Alexander Kristoff (Katusha-Alpecin) admitted he was well beaten on stage 2 of the Critérium du Dauphiné, but he nevertheless took heart from a second place that suggested things are starting to go his way again – and in good time, with the Tour de France less than a month away.
Kristoff started the season with his customary victories in the Middle East, but he had an underwhelming spring classics campaign and, despite a victory at the Eschborn-Frankfurt, he flopped at the Tour of California last month. All the while, speculation has grown over his future and his relationship with the Katusha-Alpecin team, with reports suggesting they were unhappy with his weight. To top it off, he fell ill just a few days ahead of the start of the Dauphiné.
"At least now I managed to pass my lead-out man today," he said jokingly after crossing the line in Arlanc, referring to stage 3 at the Tour of California, where lead-out man Rick Zabel finished ahead of the Norwegian sprinter.
"In California I did not have good legs, but I had some good training afterwards, and I felt really good at home, but then I got sick two days before this race. I'm still not 100 per cent, but still good enough for second place, so it can't be that bad."
Kristoff's teammates led the way in the final kilometre, teeing Kristoff up nicely for the slightly uphill final 200 metres. Démare, however, was right alongside him, and produced an impressive surge to forge clear and take a convincing victory.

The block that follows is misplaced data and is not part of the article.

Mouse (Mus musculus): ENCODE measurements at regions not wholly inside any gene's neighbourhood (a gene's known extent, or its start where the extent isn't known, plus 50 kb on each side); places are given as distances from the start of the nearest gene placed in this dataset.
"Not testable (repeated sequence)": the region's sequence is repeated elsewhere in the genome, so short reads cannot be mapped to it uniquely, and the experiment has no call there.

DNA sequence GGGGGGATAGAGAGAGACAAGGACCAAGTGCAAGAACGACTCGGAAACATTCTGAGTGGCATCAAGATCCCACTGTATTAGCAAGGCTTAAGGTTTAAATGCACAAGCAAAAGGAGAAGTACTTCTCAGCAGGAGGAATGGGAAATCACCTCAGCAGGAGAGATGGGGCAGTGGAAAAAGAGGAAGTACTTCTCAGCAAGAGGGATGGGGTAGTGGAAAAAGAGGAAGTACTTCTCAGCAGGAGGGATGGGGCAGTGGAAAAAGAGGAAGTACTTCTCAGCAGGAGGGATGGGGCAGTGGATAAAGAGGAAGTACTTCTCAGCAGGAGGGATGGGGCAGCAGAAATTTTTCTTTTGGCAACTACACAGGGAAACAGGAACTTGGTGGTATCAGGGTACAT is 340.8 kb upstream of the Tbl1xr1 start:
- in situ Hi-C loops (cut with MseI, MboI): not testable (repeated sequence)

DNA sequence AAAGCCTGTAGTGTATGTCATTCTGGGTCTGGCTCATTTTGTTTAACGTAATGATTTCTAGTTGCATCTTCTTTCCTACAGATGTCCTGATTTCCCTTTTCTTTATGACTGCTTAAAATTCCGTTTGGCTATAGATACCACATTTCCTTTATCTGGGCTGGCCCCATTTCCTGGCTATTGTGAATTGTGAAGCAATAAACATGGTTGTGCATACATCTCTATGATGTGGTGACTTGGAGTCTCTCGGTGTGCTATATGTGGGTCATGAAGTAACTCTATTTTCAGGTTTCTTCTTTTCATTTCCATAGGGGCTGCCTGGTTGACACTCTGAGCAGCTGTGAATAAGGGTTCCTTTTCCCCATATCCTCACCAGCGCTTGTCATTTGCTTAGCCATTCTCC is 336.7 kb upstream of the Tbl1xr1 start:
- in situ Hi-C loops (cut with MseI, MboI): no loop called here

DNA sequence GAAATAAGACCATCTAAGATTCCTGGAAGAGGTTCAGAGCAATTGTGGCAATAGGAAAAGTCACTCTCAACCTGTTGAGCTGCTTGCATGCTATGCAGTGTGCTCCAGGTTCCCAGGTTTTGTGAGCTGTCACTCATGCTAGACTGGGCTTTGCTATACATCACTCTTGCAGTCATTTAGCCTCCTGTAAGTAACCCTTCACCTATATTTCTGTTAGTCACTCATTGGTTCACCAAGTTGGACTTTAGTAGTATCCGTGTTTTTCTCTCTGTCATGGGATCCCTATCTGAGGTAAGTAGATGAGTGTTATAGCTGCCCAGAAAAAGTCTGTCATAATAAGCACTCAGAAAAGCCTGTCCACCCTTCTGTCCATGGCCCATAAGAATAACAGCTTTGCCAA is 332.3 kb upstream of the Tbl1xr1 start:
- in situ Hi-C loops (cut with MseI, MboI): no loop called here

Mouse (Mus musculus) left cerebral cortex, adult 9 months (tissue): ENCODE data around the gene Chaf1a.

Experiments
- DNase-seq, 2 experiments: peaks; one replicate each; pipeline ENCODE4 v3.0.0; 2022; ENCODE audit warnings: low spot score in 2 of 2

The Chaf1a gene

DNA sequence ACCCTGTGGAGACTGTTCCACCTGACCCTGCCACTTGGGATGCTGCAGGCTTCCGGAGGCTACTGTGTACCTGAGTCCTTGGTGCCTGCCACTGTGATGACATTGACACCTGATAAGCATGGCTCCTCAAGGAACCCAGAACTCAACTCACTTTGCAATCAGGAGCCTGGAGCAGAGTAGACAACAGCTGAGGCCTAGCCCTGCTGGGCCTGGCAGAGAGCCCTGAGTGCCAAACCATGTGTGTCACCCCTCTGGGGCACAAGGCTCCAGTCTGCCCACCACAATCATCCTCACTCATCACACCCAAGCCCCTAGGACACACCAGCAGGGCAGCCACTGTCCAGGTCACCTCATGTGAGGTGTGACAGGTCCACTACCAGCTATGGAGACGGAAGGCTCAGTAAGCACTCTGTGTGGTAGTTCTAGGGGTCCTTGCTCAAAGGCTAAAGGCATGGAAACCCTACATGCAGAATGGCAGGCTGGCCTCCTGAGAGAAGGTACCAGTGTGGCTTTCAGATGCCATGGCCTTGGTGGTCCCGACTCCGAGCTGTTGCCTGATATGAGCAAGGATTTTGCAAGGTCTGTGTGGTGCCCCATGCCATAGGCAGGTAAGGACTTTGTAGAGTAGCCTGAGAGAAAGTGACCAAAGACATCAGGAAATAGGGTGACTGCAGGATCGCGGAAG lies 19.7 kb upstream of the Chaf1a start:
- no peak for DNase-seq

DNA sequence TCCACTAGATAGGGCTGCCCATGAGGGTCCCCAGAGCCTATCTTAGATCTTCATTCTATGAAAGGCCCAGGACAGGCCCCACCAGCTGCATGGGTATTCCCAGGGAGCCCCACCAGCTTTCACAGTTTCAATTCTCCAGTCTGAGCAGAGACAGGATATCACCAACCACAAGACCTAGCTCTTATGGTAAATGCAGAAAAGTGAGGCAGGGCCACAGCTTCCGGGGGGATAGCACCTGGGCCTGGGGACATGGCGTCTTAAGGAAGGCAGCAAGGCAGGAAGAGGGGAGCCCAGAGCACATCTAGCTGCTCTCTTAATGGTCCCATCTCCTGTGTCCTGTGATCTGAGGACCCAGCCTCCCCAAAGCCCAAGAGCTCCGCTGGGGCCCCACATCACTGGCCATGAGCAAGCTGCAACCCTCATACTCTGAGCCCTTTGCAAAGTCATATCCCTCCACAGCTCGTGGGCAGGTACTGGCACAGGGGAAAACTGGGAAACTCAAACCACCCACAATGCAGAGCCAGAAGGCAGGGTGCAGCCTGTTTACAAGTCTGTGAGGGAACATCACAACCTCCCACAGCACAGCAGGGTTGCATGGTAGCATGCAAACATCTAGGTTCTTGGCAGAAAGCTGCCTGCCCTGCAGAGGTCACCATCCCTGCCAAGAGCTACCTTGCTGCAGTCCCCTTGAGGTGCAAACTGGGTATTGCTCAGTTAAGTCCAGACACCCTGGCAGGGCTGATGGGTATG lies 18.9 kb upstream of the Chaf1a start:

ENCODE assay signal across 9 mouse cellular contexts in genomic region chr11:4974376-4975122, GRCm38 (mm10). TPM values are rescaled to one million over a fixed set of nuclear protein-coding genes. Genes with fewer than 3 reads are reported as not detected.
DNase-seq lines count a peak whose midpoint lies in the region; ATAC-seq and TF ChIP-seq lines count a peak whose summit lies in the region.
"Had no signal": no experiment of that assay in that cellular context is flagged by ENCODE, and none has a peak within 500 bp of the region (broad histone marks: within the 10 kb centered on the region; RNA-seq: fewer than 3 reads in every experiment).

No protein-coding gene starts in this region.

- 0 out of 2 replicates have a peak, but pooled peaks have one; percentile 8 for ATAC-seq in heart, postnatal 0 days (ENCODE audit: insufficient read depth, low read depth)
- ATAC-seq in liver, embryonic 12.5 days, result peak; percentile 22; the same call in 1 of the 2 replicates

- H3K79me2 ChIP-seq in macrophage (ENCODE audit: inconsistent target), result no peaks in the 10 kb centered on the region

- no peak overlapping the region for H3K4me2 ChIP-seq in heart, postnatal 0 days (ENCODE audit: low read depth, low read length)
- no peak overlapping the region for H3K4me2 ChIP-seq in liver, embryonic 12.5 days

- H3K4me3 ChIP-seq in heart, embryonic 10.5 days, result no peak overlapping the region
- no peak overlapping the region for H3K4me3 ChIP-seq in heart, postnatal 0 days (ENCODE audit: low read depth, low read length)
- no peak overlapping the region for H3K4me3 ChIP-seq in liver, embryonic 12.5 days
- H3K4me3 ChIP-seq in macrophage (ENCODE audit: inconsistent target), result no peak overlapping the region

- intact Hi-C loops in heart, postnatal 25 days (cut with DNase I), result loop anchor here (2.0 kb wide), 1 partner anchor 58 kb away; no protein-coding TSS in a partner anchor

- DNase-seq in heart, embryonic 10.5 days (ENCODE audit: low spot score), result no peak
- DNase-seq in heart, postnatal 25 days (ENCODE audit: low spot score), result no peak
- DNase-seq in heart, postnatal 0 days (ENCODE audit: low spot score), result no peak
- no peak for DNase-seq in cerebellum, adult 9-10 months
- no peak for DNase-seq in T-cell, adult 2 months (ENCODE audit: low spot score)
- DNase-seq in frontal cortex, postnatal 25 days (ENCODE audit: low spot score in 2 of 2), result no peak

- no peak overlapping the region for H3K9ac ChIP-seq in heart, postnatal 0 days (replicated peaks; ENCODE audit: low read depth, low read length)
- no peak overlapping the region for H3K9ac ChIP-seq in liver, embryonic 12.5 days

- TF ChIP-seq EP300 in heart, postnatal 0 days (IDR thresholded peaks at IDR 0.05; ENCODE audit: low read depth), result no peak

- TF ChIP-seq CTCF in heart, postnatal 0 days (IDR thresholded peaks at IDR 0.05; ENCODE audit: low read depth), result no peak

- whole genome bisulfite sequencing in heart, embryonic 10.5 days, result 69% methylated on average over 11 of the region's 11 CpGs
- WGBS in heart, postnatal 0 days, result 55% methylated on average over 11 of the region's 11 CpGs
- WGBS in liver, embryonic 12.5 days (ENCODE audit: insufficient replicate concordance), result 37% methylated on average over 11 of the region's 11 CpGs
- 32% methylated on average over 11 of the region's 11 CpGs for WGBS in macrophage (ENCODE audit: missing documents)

"Démare has been really strong on this type of finishes this year, and again today he was the best of us," Kristoff said. "So I must be happy I managed to take second place.
"The team did a great job. We got the lead the last kilometre, and I felt quite good, despite having had a cold. The shape is coming back. It was good before the cold but I started yesterday with sickness. Today I felt a bit better, and the result proves I cannot be that bad."
Two further sprint opportunities remain at the Dauphiné, on stages 3 and 5, both featuring flatter, more traditional finishes than Monday's drag. Kristoff twice finished second behind the Frenchman at the Etoile de Bessèges in February – himself coming out on top once – and he knows it will take a tall order to top the FDJ man and take that morale-boosting pre-Tour win.
"For sure, I've beaten Démare before this year in the flatter sprints, so I hope I can do it again," Kristoff said. "But today he looked really strong."
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Deputy Editor - Europe. Patrick is an NCTJ-trained journalist who has seven years’ experience covering professional cycling. He has a modern languages degree from Durham University and has been able to put it to some use in what is a multi-lingual sport, with a particular focus on French and Spanish-speaking riders. After joining Cyclingnews as a staff writer on the back of work experience, Patrick became Features Editor in 2018 and oversaw significant growth in the site’s long-form and in-depth output. Since 2021 he has been Deputy Editor - Europe, taking more responsibility for the site’s content as a whole, while still writing and - despite a pandemic-induced hiatus - travelling to races around the world. Away from cycling, Patrick spends most of his time playing or watching other forms of sport - football, tennis, trail running, darts, to name a few, but he draws the line at rugby.
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